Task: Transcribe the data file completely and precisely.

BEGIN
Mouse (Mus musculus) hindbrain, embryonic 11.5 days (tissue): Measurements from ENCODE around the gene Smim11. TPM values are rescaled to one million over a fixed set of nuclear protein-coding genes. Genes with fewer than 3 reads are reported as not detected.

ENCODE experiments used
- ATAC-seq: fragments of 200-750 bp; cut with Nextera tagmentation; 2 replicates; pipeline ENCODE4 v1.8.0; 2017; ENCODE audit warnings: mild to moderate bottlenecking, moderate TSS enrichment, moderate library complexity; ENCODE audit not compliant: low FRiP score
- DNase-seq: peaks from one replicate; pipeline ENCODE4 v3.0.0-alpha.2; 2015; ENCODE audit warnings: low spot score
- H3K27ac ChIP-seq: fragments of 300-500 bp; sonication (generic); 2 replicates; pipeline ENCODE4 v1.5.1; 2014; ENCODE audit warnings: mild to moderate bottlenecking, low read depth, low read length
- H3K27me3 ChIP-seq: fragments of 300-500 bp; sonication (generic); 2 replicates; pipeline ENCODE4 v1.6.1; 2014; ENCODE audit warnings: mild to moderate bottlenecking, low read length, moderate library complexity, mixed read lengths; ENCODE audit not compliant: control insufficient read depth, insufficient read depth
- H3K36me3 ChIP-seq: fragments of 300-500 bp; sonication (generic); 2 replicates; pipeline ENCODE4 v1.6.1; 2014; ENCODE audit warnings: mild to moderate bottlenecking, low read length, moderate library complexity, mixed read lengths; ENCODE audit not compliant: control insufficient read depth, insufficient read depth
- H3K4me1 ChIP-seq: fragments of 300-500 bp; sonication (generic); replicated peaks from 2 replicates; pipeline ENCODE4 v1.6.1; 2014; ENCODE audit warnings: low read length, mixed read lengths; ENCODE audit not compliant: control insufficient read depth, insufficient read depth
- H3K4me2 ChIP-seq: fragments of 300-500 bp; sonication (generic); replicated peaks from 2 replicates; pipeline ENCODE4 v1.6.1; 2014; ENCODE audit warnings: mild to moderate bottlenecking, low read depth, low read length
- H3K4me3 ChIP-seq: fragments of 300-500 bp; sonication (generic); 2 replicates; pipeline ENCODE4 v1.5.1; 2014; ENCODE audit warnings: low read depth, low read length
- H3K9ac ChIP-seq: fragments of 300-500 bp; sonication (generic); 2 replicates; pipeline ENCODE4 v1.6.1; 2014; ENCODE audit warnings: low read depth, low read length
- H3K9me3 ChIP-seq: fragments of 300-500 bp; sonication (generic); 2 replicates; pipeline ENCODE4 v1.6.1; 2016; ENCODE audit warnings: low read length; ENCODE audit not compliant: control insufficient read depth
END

Mouse (Mus musculus) hindbrain, embryonic 11.5 days (tissue): Measurements from ENCODE around the gene Smim11. TPM values are rescaled to one million over a fixed set of nuclear protein-coding genes. Genes with fewer than 3 reads are reported as not detected.

ENCODE experiments used
- ATAC-seq: fragments of 200-750 bp; cut with Nextera tagmentation; 2 replicates; pipeline ENCODE4 v1.8.0; 2017; ENCODE audit warnings: mild to moderate bottlenecking, moderate TSS enrichment, moderate library complexity; ENCODE audit not compliant: low FRiP score
- DNase-seq: peaks from one replicate; pipeline ENCODE4 v3.0.0-alpha.2; 2015; ENCODE audit warnings: low spot score
- H3K27ac ChIP-seq: fragments of 300-500 bp; sonication (generic); 2 replicates; pipeline ENCODE4 v1.5.1; 2014; ENCODE audit warnings: mild to moderate bottlenecking, low read depth, low read length
- H3K27me3 ChIP-seq: fragments of 300-500 bp; sonication (generic); 2 replicates; pipeline ENCODE4 v1.6.1; 2014; ENCODE audit warnings: mild to moderate bottlenecking, low read length, moderate library complexity, mixed read lengths; ENCODE audit not compliant: control insufficient read depth, insufficient read depth
- H3K36me3 ChIP-seq: fragments of 300-500 bp; sonication (generic); 2 replicates; pipeline ENCODE4 v1.6.1; 2014; ENCODE audit warnings: mild to moderate bottlenecking, low read length, moderate library complexity, mixed read lengths; ENCODE audit not compliant: control insufficient read depth, insufficient read depth
- H3K4me1 ChIP-seq: fragments of 300-500 bp; sonication (generic); replicated peaks from 2 replicates; pipeline ENCODE4 v1.6.1; 2014; ENCODE audit warnings: low read length, mixed read lengths; ENCODE audit not compliant: control insufficient read depth, insufficient read depth
- H3K4me2 ChIP-seq: fragments of 300-500 bp; sonication (generic); replicated peaks from 2 replicates; pipeline ENCODE4 v1.6.1; 2014; ENCODE audit warnings: mild to moderate bottlenecking, low read depth, low read length
- H3K4me3 ChIP-seq: fragments of 300-500 bp; sonication (generic); 2 replicates; pipeline ENCODE4 v1.5.1; 2014; ENCODE audit warnings: low read depth, low read length
- H3K9ac ChIP-seq: fragments of 300-500 bp; sonication (generic); 2 replicates; pipeline ENCODE4 v1.6.1; 2014; ENCODE audit warnings: low read depth, low read length
- H3K9me3 ChIP-seq: fragments of 300-500 bp; sonication (generic); 2 replicates; pipeline ENCODE4 v1.6.1; 2016; ENCODE audit warnings: low read length; ENCODE audit not compliant: control insufficient read depth